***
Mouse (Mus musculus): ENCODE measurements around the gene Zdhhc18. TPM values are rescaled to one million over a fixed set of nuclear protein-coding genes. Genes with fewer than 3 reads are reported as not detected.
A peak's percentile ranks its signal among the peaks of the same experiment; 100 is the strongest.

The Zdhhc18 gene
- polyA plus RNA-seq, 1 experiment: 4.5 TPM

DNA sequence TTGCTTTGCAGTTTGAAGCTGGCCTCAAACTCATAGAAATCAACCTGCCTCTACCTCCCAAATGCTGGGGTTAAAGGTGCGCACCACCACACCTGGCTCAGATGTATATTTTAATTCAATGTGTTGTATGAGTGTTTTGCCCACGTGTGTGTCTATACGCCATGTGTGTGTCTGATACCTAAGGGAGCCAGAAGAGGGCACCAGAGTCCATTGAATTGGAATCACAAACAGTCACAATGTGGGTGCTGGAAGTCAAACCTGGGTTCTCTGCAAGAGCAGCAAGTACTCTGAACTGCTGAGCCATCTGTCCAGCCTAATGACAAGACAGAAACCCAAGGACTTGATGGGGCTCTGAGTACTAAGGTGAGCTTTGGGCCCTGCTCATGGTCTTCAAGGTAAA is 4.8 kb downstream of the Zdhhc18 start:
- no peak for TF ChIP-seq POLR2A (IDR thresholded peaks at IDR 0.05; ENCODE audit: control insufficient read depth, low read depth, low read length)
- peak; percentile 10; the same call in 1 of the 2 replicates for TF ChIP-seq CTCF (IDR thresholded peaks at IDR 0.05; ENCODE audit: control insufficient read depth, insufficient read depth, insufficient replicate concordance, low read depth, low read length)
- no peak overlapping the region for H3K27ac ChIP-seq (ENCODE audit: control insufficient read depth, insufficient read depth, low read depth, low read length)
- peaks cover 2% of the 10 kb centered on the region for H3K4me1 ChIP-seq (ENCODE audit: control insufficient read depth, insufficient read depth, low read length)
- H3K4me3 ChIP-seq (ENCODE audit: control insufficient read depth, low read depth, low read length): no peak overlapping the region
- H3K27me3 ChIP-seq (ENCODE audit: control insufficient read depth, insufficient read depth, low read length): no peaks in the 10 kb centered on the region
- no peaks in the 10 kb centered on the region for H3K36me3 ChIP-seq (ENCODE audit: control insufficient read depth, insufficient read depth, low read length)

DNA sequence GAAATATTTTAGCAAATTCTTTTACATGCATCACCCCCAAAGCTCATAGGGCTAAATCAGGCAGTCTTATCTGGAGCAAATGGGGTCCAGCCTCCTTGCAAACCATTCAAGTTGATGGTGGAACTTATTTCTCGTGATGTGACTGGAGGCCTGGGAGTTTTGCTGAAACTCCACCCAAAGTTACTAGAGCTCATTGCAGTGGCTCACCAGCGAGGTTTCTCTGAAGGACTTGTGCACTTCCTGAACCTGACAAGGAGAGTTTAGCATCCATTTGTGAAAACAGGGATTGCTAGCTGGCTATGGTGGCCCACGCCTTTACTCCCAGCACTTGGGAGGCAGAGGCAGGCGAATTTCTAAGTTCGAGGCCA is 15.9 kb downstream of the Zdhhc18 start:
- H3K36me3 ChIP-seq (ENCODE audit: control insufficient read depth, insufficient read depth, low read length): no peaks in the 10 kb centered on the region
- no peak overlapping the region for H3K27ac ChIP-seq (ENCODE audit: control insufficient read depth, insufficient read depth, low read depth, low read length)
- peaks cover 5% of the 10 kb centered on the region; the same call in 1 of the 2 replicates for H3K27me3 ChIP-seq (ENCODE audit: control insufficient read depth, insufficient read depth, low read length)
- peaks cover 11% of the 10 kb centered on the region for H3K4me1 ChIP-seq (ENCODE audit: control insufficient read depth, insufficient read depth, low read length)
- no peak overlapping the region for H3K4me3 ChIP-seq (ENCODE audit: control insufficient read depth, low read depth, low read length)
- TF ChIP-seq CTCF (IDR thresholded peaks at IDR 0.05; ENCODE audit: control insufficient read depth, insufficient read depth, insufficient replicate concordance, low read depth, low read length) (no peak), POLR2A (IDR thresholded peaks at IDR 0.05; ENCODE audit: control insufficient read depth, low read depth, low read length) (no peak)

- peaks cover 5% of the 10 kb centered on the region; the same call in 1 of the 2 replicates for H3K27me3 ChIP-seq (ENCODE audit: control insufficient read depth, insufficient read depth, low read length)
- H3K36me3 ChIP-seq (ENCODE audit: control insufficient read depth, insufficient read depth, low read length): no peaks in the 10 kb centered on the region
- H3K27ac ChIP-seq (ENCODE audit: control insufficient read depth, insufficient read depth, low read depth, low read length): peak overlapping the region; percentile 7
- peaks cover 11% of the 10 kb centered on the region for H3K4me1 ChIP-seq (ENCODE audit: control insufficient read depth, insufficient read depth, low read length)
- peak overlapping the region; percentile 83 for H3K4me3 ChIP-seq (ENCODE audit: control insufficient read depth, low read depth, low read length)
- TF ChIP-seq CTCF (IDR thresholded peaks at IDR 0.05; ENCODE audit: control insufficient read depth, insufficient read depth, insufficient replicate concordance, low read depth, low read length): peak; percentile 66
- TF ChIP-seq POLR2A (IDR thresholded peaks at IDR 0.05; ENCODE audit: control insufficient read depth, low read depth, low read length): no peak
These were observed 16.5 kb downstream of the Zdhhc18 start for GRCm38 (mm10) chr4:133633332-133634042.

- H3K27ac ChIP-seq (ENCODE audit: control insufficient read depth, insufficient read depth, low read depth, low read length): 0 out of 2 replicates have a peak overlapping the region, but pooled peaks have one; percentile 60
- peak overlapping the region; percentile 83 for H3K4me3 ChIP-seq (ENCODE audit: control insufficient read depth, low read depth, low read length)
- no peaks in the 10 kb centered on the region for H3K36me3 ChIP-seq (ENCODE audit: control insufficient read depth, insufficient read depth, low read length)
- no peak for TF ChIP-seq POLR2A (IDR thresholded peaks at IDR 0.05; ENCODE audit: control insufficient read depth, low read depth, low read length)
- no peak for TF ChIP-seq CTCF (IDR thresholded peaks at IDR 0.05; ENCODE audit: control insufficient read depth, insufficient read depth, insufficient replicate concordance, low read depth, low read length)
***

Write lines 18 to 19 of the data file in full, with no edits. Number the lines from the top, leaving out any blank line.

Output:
- no peak overlapping the region for H3K4me3 ChIP-seq (ENCODE audit: control insufficient read depth, low read depth, low read length)
- TF ChIP-seq CTCF (IDR thresholded peaks at IDR 0.05; ENCODE audit: control insufficient read depth, insufficient read depth, insufficient replicate concordance, low read depth, low read length) (no peak), POLR2A (IDR thresholded peaks at IDR 0.05; ENCODE audit: control insufficient read depth, low read depth, low read length) (no peak)